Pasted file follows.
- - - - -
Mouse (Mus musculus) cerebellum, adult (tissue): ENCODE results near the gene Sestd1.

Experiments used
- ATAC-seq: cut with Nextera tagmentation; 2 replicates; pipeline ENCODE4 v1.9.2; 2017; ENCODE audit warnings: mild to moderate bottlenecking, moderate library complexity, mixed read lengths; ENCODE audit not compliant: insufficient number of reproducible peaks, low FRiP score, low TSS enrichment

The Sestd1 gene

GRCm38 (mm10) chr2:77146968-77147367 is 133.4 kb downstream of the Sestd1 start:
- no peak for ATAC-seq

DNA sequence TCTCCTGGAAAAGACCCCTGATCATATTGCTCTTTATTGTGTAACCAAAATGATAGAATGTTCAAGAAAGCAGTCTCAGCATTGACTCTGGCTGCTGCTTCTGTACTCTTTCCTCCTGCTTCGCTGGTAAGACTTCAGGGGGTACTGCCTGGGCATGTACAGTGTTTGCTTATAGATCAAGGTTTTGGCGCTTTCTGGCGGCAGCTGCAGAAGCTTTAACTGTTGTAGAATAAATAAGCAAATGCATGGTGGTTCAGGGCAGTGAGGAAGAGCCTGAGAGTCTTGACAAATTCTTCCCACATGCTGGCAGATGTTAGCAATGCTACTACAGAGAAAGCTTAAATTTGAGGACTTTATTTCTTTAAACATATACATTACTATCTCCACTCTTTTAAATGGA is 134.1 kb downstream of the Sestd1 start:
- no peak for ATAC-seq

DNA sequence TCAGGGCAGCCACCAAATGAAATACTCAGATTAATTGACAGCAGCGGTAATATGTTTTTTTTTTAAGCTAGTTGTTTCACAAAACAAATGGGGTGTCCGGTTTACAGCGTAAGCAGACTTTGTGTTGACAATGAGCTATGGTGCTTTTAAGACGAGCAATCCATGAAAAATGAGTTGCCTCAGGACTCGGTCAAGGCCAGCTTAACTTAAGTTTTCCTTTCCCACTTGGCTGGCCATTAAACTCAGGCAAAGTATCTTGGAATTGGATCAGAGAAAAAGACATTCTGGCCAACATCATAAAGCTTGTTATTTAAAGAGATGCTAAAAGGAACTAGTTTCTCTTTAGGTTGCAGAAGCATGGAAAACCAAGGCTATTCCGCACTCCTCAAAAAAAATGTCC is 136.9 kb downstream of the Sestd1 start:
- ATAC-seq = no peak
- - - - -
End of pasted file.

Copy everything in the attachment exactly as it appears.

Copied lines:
Mouse (Mus musculus) cerebellum, adult (tissue): ENCODE results near the gene Sestd1.

Experiments used
- ATAC-seq: cut with Nextera tagmentation; 2 replicates; pipeline ENCODE4 v1.9.2; 2017; ENCODE audit warnings: mild to moderate bottlenecking, moderate library complexity, mixed read lengths; ENCODE audit not compliant: insufficient number of reproducible peaks, low FRiP score, low TSS enrichment

The Sestd1 gene

GRCm38 (mm10) chr2:77146968-77147367 is 133.4 kb downstream of the Sestd1 start:
- no peak for ATAC-seq

DNA sequence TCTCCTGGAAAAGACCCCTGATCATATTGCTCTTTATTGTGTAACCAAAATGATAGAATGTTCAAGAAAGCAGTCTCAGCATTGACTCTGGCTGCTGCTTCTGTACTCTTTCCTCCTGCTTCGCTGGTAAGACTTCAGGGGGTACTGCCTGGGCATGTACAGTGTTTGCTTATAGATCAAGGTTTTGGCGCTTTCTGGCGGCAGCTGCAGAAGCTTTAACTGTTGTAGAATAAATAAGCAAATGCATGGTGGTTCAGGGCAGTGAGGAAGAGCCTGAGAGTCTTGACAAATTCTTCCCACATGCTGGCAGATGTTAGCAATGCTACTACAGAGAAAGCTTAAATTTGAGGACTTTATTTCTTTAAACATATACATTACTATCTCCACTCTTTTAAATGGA is 134.1 kb downstream of the Sestd1 start:
- no peak for ATAC-seq

DNA sequence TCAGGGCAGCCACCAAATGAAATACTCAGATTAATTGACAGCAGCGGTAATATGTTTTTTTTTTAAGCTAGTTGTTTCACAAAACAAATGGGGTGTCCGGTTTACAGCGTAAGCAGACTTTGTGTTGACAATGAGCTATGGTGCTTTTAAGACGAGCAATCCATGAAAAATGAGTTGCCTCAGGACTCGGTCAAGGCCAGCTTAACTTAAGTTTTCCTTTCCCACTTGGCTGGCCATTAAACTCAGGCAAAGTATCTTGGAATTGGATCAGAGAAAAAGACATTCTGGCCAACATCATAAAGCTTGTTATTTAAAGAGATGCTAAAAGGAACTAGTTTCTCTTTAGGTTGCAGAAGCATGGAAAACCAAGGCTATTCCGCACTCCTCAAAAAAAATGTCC is 136.9 kb downstream of the Sestd1 start:
- ATAC-seq = no peak